Is the future of transportation in Vietnam electric?
- Can electric vehicles break a country where motorcycles are the transportation mode of choice?
Traffic congestion is one of the most common sights in Southeast Asia’s urban centers, and Vietnam’s major cities are no different.
Media reports suggest that vehicle sales in Southeast Asia are set to outpace every other region in the world soon, with vehicle ownership expected to grow by more than 40% across the region by 2040.
Owning more than one car per household is not unusual in Brunei, Thailand, or Malaysia, but in Vietnam, motorcycles are the transportation mode of choice. The Vietnam Investment Review estimated that Hanoi has an average vehicular ownership growth rate of 10% and it is projected that by 2025, Hanoi alone will have 11 million motorcycles on its streets.
But many vehicles in the region are powered by fossil fuels like gasoline or diesel, and in tandem with the ever-worsening road congestions are contributing majorly towards the deteriorating environmental pollution problem hanging over big cities like Hanoi and Ho Chi Minh City.
A poll by air quality firm IQAir listed Vietnam as the 15th most polluted country in the world in 2019, costing the local economy as much as US$13.6 billion, says Bloomberg.
Vietnam’s first-ever domestic car manufacturer VinFast is betting that with a growing middle class that is increasingly aware of the drawn-out consequences of air pollution, the nation’s 96 million motorbike riders will be onboard to trade in their gas-guzzling bikes for the company’s affordable, environmentally-aware e-scooters.
Since first entering the local automotive market in November 2018, Vinfast has sold gas cars including 5,124 cars in the first quarter of 2020. But at its new US$3.5 billion, 36.1 million sqft. factory in the northern port city of Haiphong, the carmaker is building its first electric cars that are set to be mass-produced by 2021.
But while about half of Vietnam’s population own motorcycles, car ownership is at a ratio of 23 cars per 1,000 people. 93% of the city’s travel lanes and sidewalks are gridlocked with bikes during peak hours, bikes are much cheaper to purchase and are better equipped to face the notorious urban traffic jams.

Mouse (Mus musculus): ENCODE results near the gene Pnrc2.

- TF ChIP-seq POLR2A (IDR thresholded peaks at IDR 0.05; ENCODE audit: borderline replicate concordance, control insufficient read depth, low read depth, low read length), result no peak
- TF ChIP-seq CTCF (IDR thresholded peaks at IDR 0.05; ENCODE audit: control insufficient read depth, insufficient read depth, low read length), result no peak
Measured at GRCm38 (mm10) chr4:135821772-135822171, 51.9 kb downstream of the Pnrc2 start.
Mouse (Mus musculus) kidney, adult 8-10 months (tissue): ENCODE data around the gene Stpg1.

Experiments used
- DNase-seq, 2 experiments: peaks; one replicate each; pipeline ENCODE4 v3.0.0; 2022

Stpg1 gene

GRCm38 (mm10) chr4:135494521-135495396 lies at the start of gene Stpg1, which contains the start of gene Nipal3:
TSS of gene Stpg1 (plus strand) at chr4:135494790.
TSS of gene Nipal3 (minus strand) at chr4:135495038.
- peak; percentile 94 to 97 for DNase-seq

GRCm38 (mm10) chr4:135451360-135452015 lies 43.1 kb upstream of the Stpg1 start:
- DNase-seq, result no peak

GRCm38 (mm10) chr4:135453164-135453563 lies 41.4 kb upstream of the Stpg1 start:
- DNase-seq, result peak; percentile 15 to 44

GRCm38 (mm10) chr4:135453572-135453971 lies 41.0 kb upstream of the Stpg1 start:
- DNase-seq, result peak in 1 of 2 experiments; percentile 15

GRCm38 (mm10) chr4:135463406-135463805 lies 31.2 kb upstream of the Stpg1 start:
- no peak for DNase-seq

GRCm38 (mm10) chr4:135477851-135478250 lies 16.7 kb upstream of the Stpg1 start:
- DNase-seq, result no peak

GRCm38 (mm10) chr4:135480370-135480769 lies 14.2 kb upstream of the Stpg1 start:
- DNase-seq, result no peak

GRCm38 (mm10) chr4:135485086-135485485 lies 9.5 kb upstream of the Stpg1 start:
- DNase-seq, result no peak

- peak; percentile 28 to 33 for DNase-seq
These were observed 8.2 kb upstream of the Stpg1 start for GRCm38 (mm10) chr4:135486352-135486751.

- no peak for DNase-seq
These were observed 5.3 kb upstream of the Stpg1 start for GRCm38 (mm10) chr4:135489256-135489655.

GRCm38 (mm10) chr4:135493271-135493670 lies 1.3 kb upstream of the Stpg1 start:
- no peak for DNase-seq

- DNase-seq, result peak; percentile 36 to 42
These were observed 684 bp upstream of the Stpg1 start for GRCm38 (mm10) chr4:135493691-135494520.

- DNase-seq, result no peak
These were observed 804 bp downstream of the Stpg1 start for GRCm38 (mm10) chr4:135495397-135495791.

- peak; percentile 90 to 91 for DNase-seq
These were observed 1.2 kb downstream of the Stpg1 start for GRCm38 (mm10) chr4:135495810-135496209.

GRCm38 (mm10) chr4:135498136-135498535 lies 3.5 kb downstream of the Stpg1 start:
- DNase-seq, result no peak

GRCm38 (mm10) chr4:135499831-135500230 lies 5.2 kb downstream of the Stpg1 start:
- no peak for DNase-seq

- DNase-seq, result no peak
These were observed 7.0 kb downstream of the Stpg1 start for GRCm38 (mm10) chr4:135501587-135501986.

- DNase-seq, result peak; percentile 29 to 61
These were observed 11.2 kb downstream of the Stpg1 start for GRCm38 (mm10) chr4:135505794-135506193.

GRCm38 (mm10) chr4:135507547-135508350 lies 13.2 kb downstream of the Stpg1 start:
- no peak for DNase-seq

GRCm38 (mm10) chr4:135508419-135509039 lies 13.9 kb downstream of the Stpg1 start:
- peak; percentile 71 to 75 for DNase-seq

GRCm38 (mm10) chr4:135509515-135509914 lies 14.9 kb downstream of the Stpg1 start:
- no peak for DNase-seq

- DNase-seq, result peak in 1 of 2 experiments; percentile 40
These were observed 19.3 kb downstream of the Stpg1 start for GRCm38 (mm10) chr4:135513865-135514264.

With a lesser market appetite for green cars, VinFast began manufacturing electric bike models as well. The company sold 50,000 e-motorbikes last year, and is targeting to more than double its 2020 sales to 112,000 e-bikes sold.
The company currently makes three electric scooter models, with the entry-level model going for 12.9 million dong ($557), lowering the barrier of entry to purchase an electric vehicle in the country. VinFast is also producing electric sedans and sports utility vehicles and has been eyeing the export market.
Having a regional electric vehicles maker could do wonders for the rest of Southeast Asia’s city congestion headaches, as the higher costs of importing EVs from other parts of the world would be greatly mitigated.
VinFast parent company Vuong’s Vingroup JSC is also busy rounding out its Vietnamese electric vehicle infrastructure, building charging stations at malls and apartment complexes to minimize hassles in acclimatizing locals to EV culture. In the capital city Hanoi, a team of technicians is on hand to supply an emergency charge for any stranded riders.
Many of Southeast Asia’s major cities are undergoing significant urban transformation, such as improving public transportation networks or leveraging AI-driven traffic management systems, to get a handle on their pollution and congestion issues. Affordable electric vehicles could provide green, renewable alternatives to both issues.
For Vietnam however, the rise in electric infrastructure could mean additional strains on its already taxed power grids. The country is becoming more and more reliant on imported energy to support its economic growth, one of the fastest in Asia.
- Is India finally inching closer to its 5G ambitions?
- Should employees be worried about working in the metaverse?
- One in four consumers are online fraud victims in the Asia Pacific
- Optimizing operational efficiency is a prerogative for the manufacturing industry
- Driver shortages: An increasingly dire issue for e-hailing companies in Malaysia